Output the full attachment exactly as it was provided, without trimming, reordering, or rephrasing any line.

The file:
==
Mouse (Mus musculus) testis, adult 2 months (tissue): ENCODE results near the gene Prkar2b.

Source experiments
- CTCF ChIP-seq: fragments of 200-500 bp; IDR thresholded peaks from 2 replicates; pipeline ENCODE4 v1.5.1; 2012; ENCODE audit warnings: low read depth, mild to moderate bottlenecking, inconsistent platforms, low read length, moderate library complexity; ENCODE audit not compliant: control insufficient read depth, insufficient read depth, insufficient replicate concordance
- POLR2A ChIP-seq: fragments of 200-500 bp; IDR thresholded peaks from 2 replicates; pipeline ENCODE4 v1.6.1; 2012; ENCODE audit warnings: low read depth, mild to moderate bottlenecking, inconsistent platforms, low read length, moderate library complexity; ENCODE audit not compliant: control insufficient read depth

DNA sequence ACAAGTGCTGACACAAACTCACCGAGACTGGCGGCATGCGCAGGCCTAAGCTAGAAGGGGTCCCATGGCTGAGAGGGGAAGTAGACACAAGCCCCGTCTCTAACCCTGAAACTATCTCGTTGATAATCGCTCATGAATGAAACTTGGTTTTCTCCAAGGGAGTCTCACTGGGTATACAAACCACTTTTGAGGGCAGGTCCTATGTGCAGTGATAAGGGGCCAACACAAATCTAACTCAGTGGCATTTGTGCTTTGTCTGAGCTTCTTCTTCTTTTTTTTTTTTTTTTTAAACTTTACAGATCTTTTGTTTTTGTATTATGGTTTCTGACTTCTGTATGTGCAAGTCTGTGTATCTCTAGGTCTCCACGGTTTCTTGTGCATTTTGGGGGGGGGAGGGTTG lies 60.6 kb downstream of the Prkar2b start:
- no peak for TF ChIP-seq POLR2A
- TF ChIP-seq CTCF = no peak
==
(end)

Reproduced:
Mouse (Mus musculus) testis, adult 2 months (tissue): ENCODE results near the gene Prkar2b.

Source experiments
- CTCF ChIP-seq: fragments of 200-500 bp; IDR thresholded peaks from 2 replicates; pipeline ENCODE4 v1.5.1; 2012; ENCODE audit warnings: low read depth, mild to moderate bottlenecking, inconsistent platforms, low read length, moderate library complexity; ENCODE audit not compliant: control insufficient read depth, insufficient read depth, insufficient replicate concordance
- POLR2A ChIP-seq: fragments of 200-500 bp; IDR thresholded peaks from 2 replicates; pipeline ENCODE4 v1.6.1; 2012; ENCODE audit warnings: low read depth, mild to moderate bottlenecking, inconsistent platforms, low read length, moderate library complexity; ENCODE audit not compliant: control insufficient read depth

DNA sequence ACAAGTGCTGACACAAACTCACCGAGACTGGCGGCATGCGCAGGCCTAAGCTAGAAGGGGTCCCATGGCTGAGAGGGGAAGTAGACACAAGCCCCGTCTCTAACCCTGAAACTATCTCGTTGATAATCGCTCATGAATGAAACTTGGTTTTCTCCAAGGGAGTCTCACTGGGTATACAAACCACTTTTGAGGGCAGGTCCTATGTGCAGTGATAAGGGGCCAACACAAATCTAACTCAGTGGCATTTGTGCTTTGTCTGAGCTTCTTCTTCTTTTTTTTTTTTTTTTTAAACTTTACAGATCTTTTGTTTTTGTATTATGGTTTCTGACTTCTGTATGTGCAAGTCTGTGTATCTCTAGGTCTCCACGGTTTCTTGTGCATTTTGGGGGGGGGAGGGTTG lies 60.6 kb downstream of the Prkar2b start:
- no peak for TF ChIP-seq POLR2A
- TF ChIP-seq CTCF = no peak